Summary: Adam and Eve and their children, like us now live outside the Garden of Eden. Did Adam and Eve ever beleive their little boys who played together, would find themselves grieving parents at the murder of one son by the other? God tried to warn Cain. God
In Jesus Holy Name March 9,2008
Lent IV Series: O.T. Challenges Redeemer
“Cain: the Story of Alienation”
This is the third message in our series: O.T. Challenges. In Genesis chapters 1-3 we saw Adam and Eve sharing a life of perfect love and harmony, with each other and with their Creator. All of creation existed in harmony with each other, until the slithering serpent came into their world and caused them to doubt God’s goodness and love.
There was intimate friendship with God and each other.
Intimacy is the experience of knowing and feeling:
2) reassured…..through pleasurable contact
3) in harmony with God…. A sense of peace… an absence of fear and emptiness
4) being in an expansive relationship over a period of time.
Adam and Eve lived in an intimate relationship with each other, with God and their world. The world and the relationships in which we now live are different. Perfect love, harmony and peace are things people in the world only hope to possess. People are at war. They pollute their environment, throwing trash along the road side, dumping oil and chemicals into the beautiful blue seas, and acid rain falls to the earth. After the Chernobyl incident, the soil is useless and death and disease claims the lives of adults and children. Our problem is sin.
Our world, our society still seeks peace and harmony and intimacy but these are elusive. Instead, we have alienation and fear in our city streets, playgrounds and homes. Human beings experience separation from the knowledge of the goodness of God. We have become descendants of Cain.
The story of Cain and Abel may be familiar to you. (read Genesis 4:1-12) The biblical writer lets us know that Cain and God were on speaking terms. Cain brought an offering to the Lord, just as Abel did. God, “looked with favor” on Abel’s offering but not on Cain’s.
Paul Bretscher in his book “Cain Come Home” writes: “We trust God to know what he is doing when he gives gifts or withholds them according to His pleasure and wisdom. In the story of Cain and Abel, the point of God choosing to “look with favor” on one offering and not the other is contrary to our natural notion of fairness. No doubt Cain worked as hard as Abel but God treats the brothers differently.”
Why does God accept the one and not the other?
We are uncomfortable when we see unequal treatment between Cain and Abel. In Malachi 1:1-5 we read about God’s love for Jacob and his hatred for Esau. Was not Esau Jacob’s brother? Yet Jacob I have loved; but Esau I have hated.” The words seem so unfair. Especially when we think of the kind of person Jacob was. He deceived his father into giving him the blessing that should have gone to his older brother Esau. (Genesis 27)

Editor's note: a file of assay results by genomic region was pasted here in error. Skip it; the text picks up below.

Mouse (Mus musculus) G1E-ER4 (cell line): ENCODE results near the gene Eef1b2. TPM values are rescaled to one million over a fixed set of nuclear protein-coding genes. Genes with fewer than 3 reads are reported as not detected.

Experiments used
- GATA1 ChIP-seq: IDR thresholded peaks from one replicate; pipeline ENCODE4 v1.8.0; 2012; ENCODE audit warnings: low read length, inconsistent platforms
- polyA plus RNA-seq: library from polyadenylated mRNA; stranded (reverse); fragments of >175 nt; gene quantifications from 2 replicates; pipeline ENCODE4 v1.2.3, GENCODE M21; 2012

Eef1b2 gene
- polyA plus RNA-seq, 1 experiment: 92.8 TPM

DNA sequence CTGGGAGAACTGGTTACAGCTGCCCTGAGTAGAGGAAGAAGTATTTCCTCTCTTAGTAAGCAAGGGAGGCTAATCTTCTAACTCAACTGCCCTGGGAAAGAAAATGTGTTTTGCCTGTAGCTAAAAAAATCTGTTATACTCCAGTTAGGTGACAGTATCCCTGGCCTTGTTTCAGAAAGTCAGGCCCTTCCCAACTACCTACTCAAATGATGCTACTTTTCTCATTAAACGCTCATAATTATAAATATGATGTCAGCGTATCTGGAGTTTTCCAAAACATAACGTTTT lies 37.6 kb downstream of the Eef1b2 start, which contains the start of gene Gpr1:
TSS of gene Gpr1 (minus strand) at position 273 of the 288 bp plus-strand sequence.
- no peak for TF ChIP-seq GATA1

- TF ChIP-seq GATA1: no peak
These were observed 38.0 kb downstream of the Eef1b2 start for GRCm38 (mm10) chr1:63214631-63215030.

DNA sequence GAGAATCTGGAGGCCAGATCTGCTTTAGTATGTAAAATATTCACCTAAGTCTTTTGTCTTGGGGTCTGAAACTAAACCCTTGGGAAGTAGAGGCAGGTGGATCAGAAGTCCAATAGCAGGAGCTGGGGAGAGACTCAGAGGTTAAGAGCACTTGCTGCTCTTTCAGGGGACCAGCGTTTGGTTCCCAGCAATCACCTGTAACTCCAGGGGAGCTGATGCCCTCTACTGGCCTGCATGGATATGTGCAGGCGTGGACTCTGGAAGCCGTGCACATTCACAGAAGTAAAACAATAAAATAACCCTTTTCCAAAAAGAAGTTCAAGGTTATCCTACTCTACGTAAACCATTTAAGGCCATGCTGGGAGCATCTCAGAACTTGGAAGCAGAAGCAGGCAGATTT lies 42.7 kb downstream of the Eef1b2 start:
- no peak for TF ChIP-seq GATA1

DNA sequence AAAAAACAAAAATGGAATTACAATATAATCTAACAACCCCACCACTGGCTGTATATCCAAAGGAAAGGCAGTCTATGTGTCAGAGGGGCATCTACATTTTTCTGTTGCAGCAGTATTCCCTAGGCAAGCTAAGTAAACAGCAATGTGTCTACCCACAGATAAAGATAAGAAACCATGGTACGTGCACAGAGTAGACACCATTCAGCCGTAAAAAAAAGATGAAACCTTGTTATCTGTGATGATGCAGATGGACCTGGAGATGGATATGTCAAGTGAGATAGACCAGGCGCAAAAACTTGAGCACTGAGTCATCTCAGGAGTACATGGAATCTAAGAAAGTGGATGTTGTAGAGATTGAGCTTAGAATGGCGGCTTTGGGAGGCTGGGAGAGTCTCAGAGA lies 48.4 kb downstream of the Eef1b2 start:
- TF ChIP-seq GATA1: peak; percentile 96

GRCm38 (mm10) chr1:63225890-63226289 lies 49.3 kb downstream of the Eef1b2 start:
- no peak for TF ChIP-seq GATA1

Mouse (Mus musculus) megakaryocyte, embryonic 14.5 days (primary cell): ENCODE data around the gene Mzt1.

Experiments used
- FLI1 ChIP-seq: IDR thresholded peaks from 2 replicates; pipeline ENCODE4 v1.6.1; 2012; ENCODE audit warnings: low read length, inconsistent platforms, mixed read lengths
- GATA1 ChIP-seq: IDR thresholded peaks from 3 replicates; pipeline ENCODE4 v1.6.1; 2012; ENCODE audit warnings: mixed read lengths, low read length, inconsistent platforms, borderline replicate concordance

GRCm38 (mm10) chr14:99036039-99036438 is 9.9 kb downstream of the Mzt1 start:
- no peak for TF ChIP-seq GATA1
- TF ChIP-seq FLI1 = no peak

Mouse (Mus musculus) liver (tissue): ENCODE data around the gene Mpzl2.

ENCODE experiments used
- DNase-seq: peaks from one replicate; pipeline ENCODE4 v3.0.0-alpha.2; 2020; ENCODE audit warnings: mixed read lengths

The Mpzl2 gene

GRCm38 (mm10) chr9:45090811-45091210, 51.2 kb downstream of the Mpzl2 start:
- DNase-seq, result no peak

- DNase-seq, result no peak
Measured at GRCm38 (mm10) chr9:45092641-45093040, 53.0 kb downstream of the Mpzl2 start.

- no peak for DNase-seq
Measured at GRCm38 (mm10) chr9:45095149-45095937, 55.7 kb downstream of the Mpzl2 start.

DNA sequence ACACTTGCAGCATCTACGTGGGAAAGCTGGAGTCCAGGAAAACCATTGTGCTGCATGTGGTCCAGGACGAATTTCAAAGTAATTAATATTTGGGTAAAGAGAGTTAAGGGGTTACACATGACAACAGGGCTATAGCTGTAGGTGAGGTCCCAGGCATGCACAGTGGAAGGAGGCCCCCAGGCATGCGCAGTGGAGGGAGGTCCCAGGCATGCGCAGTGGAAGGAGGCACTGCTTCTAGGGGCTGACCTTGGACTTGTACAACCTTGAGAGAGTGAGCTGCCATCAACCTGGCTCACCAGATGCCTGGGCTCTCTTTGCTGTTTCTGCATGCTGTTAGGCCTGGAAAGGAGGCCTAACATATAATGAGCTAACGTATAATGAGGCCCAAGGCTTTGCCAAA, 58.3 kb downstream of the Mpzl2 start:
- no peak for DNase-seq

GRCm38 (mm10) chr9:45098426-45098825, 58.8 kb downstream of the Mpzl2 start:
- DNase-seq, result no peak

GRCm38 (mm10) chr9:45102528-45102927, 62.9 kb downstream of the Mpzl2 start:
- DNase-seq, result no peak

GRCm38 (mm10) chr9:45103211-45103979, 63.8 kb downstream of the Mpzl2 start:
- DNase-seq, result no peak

Why does God bless one and not the other? We ask questions like: “Why did God harden Pharaoh’s heart and why should he choose Israel to be his people?” Why does God tell Rebecca the elder shall server the younger? Why did God choose the youngest child of Jesse, David a teenager, to be the King of Israel replacing Jonathan the son of Saul?
We are people who “know good and evil” when we see it. These are theological questions for us. Paul confronts the same question in Romans 9…”Why should God speak the promise to Isaac and not Ishmael?” The Jews are descendants of Isaac, the Arabs are descendants of Ishmael.
Our natural feelings, our knowledge of good and evil wants to call God “unfair”, “unjust”. Listen to Paul’s response in 9:14,16 “Can the potter do what he wants with his clay?” “Can the clay trust the potter?”
Cain, by experience, feels that God is unjust, by not accepting his offering. But let me ask you a question first. Do you think Adam and Eve told their boys about the Garden of Eden? Do you think Adam and Eve told their boys about how God forgave them by shedding the blood of an animal? I’m sure they did.
Now we do not know what was wrong with Cain’s offering….how large, how small. We do not know what was wrong in his heart about offering thanks to God. What we are seeing here is an act of worship… an offering to God. We know that God looked with favor on Abel’s offering from the “first born of his flock”, but Cain’s offering did not receive God’s favor. Cain knew his offering was not acceptable. He became jealous and angry. It isn’t fair! Haven’t I worked as hard, if not harder than Abel? It’s not fair. Maybe he thought: “What good is it to pray and sacrifice to God if God treats me like this?”